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Committee recommendation on chat control: Some poisonous fangs will be pulled, but indiscriminate chat control still looming

European Parliament Freedom, democracy and transparency Press releases

Today, the Internal Market Committee in the European Parliament (IMCO) recommended some far-reaching amendments to the draft EU Child Sexual Abuse Regulation (CSAR), also known as chat control proposal. The opinion is not binding for the lead Committee on Home Affairs (LIBE), but serves as a political orientation. Pirate Party MEP and shadow rapporteur in the lead Home Affairs Committee Patrick Breyer has a mixed view of the proposals:

“The Internal Market Committee wants to pull out various poisonous fangs from the extreme proposal made by ‘Big Sister’ Johansson: The proposed deletion of mandatory age verification safeguards the right to anonymous communication, on which whistleblowers, among others, depend. The removal of appstore censorship for young people protects their right to free and protected communication.

However, ineffective netblocks with collateral damage for many legitimate contents could still be imposed. Above all, indiscriminate chat control would still be implemented, an attack on the confidentiality and security of personal messages unprecedented in the free world. Excluding encrypted communication and telephony, leaving AI-driven text searches for alleged grooming out of it – all this would not change the fact that the proposals would be the end of the digital secrecy of correspondence for most emails and chats. Digital privacy of correspondence does not only apply to encrypted communication!

Meta already searches Facebook and Instagram private messages ‘only’ for known material, but it is precisely this flood of unreliable reports that drains urgently needed law enforcement capacities in undercover investigations against abusers, leads to the mass accusation of innocent people, and to the criminalisation of thousands of young people who are supposed to be protected. To indiscriminately target law-abiding users without suspicion would be contrary to fundamental rights and, according to independent legal opinions commissioned by Parliament and the EU Council, would not stand up in court. Such a failure of the proposed detection mechanism would be irresponsible towards victims of abuse. The Internal Market Committee only hints at what targeted detection could look like, but does not implement it.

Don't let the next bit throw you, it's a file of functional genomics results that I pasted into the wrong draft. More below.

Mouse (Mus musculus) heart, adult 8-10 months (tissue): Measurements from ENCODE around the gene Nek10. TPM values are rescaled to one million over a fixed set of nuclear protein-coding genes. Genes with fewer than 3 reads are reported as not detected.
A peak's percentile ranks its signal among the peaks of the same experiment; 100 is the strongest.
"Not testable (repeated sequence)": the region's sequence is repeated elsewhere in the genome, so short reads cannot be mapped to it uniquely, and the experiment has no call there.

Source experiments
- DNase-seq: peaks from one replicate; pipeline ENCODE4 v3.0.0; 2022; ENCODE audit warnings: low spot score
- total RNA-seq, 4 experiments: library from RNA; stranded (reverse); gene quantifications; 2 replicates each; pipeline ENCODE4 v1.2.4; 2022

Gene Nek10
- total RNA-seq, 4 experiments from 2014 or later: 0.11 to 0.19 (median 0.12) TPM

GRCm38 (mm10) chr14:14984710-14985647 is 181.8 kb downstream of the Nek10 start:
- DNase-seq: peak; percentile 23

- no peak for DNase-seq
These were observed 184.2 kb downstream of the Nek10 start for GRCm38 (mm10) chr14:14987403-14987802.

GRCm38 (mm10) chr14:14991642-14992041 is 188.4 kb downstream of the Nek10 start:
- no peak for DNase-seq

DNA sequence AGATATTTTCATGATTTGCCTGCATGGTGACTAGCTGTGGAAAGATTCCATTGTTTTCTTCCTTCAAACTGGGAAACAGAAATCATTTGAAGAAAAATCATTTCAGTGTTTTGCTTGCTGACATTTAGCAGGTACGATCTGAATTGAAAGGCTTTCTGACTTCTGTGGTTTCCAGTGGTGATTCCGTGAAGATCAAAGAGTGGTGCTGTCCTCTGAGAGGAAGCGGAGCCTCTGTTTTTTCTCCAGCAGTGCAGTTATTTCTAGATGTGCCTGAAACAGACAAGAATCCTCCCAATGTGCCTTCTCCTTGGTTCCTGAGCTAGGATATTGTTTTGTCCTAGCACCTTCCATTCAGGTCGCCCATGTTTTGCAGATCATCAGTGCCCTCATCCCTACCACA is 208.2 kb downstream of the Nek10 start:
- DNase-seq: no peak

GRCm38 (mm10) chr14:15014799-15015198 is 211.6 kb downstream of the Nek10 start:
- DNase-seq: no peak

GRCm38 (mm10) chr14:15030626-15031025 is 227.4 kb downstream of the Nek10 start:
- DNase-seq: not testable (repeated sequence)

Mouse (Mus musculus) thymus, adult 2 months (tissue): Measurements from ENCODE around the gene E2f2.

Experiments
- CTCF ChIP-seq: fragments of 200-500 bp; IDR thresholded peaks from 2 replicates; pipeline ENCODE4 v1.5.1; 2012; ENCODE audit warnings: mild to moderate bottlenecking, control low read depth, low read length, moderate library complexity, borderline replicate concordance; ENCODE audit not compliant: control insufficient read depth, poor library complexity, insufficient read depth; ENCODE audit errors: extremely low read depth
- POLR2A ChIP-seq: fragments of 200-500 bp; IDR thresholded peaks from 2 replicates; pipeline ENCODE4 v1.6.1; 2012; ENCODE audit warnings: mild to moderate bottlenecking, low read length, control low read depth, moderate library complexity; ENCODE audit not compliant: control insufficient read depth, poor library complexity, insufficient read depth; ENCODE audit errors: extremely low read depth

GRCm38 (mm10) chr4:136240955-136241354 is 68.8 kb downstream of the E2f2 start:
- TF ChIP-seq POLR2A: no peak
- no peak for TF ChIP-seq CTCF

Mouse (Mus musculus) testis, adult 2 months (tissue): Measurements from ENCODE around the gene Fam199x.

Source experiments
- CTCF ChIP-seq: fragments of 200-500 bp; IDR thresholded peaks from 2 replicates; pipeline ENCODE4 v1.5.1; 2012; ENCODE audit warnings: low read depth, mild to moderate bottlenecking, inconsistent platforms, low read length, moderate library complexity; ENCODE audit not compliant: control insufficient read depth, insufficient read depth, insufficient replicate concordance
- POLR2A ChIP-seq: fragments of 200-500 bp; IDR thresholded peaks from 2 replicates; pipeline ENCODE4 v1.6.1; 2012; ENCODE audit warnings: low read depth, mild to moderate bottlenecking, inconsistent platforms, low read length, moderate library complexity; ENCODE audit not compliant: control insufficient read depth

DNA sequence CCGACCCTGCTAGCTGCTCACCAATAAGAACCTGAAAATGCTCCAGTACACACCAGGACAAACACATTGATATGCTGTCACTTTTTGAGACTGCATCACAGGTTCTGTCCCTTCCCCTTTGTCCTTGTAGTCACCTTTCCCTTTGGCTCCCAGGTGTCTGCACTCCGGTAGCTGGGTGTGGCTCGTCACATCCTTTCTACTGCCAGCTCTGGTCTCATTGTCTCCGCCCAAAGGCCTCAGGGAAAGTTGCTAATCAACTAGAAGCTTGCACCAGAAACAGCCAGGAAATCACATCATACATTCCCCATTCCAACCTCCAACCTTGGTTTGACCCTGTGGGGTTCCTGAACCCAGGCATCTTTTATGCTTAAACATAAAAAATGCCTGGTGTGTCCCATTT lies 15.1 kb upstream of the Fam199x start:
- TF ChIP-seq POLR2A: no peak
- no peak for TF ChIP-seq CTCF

Now it is up to the lead committee on Home Affairs to respect the fundamental right to digital privacy of correspondence and to put in place court-proof, truly effective child protection measures.”

The lead Home Affairs Committee continues to negotiate its position, with the next round of negotiations taking place this afternoon. The conservative Spanish rapporteur, Zarzalejos, wants to lock in the committee’s position by September and then strike a deal by the end of the year under the Council Presidency of his home country. The Spanish government has attracted attention with its extreme statement that secure encryption should actually be banned.